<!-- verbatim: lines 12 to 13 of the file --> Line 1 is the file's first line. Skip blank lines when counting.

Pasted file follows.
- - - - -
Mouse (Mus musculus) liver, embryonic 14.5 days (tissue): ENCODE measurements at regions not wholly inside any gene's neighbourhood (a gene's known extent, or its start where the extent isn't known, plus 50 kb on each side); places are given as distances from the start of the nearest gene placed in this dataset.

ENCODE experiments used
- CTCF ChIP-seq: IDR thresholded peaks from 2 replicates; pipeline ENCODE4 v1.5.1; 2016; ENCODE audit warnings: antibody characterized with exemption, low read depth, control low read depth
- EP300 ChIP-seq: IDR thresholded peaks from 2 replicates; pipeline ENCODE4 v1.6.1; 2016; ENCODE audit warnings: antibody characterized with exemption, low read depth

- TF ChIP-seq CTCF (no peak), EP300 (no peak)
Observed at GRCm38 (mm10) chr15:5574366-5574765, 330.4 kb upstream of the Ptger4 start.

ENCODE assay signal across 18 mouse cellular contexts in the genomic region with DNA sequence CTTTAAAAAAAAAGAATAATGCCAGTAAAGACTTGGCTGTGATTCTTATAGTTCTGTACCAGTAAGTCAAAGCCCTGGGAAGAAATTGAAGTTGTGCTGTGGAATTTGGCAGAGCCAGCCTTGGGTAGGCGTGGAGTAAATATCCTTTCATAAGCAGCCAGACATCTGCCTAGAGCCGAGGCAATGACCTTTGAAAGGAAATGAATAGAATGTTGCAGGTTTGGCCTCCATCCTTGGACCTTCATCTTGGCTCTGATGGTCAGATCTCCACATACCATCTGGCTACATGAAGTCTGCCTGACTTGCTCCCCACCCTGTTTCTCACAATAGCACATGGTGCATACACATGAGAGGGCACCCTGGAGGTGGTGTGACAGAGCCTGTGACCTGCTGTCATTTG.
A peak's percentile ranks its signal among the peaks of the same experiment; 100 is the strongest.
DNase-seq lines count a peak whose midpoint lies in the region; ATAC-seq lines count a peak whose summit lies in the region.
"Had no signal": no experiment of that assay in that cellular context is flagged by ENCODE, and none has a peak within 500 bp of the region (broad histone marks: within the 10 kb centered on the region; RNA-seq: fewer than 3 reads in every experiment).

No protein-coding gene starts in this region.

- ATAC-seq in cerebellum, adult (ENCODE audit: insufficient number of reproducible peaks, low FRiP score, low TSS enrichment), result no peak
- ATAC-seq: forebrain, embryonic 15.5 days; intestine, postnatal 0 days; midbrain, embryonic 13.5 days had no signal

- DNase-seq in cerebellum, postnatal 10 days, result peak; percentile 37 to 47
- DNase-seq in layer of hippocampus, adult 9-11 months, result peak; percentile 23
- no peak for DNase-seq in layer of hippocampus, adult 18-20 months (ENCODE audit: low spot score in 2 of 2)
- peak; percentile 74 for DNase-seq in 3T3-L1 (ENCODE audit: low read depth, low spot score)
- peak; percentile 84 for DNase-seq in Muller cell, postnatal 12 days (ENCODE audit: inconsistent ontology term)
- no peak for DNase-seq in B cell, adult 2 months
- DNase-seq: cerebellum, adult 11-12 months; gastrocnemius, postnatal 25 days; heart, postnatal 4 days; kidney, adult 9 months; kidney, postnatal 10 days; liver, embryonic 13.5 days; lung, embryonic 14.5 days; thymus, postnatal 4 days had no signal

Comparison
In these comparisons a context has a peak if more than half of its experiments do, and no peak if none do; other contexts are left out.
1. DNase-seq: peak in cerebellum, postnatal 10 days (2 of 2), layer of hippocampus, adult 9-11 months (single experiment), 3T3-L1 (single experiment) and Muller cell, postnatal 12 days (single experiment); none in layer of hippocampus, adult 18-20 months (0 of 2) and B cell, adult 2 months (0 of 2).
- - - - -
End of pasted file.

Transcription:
- ATAC-seq in cerebellum, adult (ENCODE audit: insufficient number of reproducible peaks, low FRiP score, low TSS enrichment), result no peak
- ATAC-seq: forebrain, embryonic 15.5 days; intestine, postnatal 0 days; midbrain, embryonic 13.5 days had no signal